Henry V Baker
Professor, Department of Molecular Genetics and Microbiology
University of Florida College of Medicine, USA
Dr. Baker’s research focus is in developing gene expression classifiers that can be used to diagnosis illness, predict clinical course and ultimately responsiveness to therapy. Dr. Baker is a participating investigator in Large Scale Collaborative Research Program Inflammation and the Host Response (U54 GM-62118). His laboratory serves as one of three genomic cores for this program. The others are Washington University School of Medicine and the Genomics Center at Stanford University. He is a member of the computational analysis and modeling core of the program. The main goals of this project are using microarrays to determine whether patterns of gene expression from whole blood leukocytes can be used to identify trauma and burned patients at risk of developing MODS.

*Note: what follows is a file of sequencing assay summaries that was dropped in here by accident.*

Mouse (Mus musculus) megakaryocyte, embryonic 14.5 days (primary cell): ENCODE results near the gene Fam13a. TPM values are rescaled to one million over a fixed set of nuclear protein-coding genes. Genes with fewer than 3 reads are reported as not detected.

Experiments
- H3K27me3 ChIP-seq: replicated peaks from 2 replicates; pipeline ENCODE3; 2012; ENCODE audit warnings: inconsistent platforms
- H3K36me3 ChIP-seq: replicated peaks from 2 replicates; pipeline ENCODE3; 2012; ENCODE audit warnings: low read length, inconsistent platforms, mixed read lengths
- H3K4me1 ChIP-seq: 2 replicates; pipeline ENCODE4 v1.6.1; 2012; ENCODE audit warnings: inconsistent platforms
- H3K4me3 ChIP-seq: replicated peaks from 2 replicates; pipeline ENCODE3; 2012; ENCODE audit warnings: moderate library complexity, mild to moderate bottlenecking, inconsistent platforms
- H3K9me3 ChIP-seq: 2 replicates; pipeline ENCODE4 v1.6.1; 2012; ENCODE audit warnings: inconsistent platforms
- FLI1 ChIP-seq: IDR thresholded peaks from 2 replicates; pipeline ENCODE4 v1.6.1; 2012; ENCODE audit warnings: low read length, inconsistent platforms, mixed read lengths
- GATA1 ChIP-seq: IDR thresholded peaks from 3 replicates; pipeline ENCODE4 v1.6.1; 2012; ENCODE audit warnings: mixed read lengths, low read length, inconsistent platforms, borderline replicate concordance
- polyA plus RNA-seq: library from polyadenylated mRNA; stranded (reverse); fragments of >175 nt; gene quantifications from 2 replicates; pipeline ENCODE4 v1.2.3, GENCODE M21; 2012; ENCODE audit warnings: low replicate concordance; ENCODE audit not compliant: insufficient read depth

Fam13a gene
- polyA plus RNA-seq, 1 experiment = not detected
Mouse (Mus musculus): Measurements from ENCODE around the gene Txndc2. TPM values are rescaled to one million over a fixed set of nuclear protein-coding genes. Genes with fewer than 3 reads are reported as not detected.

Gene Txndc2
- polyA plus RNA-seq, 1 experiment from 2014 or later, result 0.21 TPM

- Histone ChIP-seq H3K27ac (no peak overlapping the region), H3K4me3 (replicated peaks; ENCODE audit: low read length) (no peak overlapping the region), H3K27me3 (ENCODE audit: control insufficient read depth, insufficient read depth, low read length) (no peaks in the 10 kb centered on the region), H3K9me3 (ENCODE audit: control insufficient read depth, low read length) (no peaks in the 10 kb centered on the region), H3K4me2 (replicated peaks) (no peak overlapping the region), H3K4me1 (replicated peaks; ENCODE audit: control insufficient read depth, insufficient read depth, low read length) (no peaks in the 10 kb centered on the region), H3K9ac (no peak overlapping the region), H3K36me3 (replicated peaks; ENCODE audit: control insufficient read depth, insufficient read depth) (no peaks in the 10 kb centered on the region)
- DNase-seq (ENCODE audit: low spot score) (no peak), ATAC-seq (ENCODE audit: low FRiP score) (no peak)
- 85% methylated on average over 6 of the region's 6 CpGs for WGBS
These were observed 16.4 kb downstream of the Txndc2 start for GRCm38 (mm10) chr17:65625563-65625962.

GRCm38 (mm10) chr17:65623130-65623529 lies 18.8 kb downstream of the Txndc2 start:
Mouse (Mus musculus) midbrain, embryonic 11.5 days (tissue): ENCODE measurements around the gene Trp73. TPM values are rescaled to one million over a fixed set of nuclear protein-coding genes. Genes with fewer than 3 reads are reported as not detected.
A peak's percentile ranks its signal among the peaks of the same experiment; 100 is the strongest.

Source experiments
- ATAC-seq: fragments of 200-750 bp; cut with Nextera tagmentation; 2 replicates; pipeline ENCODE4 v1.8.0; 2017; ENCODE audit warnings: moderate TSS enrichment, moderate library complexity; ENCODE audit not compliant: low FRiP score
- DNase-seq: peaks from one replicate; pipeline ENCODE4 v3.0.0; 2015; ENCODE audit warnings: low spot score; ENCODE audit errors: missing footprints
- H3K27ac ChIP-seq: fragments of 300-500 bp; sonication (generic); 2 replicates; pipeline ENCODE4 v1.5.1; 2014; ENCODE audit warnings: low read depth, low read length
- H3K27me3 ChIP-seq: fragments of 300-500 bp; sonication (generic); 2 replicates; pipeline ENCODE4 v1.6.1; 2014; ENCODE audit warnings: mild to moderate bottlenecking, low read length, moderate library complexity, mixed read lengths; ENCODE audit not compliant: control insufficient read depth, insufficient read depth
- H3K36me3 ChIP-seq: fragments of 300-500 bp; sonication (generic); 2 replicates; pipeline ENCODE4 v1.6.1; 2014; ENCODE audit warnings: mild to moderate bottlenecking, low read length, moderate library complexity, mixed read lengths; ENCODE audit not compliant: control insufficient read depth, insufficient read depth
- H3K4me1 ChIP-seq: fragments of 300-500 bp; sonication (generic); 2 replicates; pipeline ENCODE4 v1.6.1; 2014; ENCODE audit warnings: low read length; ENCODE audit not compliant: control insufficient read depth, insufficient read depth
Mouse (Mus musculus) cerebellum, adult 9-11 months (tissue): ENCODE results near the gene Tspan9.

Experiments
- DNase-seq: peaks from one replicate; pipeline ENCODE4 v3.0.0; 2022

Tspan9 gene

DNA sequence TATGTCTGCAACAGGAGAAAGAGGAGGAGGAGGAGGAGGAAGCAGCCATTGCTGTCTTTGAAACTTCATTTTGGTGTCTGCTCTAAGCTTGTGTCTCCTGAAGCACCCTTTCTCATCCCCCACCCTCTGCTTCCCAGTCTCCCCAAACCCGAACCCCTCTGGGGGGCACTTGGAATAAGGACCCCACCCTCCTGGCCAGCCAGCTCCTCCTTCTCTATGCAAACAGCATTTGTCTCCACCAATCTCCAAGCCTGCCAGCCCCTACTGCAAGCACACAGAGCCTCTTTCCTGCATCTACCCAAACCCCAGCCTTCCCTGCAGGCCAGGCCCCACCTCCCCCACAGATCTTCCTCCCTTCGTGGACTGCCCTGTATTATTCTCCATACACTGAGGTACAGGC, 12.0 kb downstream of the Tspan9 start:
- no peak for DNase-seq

Investigation of Fundamental Problems of Gene Regulation The goal of our laboratory is to investigate fundamental problems of gene regulation, and to train graduate students for competitive careers as independent research scientists, and in the case of M.D./PhD students to provide physician scientists with rigorous training in the experimental sciences. The accomplishments of the lab are best measured by the accomplishments of the students who have trained here. Our laboratory’s research focus is on the basic process by which cells regulate the expression of their genes. The informational content of all cells lies encoded within the primary DNA sequence. The expression of individual genes is regulated and controlled by a number of transcriptional regulatory proteins that bind at regulatory sites corresponding to the individual genes. Our laboratory uses the yeast, Saccharomyces cerevisiae, as a model cell for which to study combinatorial interactions between the proteins that govern gene expression. We are interested in understanding the precise roles played by various transcriptional proteins as they come together to mediate high-level gene expression. For the past few years we have investigated the nature of the combinatorial interactions between the proteins known as Rap1p and Gcr1p. At yeast Glycolytic gene upstream activating sequence (UAS) elements Rap1p and Gcr1p come together to form some of the strongest promoter elements known. Rap1p serves as a model for a class of multi-functional proteins that can act as either an activator or repressor depending on the sequence context of its binding site. Gcr1p serves as a model for a class of sequence specific transcription factors that displays high-affinity but low-specificity for their binding sites in vitro, yet can find and bind to their sites in vivo. At glycolytic enzyme gene UAS elements Rap1p functions as an activator by facilitating the binding, at adjacent DNA binding sites, of Gcr1p which then mediates activation. Thus the apparent paradoxes raised by Rap1p and Gcr1p are answered by the combinatorial interactions between the two proteins. Rap1p functions as an activator at glycolytic gene UAS elements by facilitating the binding of Gcr1p. Gcr1p’s specificity for its DNA binding site is increased in vivo via cooperative binding interactions with Rap1p. We hypothesize that Rap1p has other binding partners that mediate additional activating functions and its repressing functions. We think it is also likely that Gcr1p may have additional binding partners that may facilitate its binding in a Rap1p independent fashion. We are currently using a global genomic approach to identify other binding partners for both Rap1p and Gcr1p.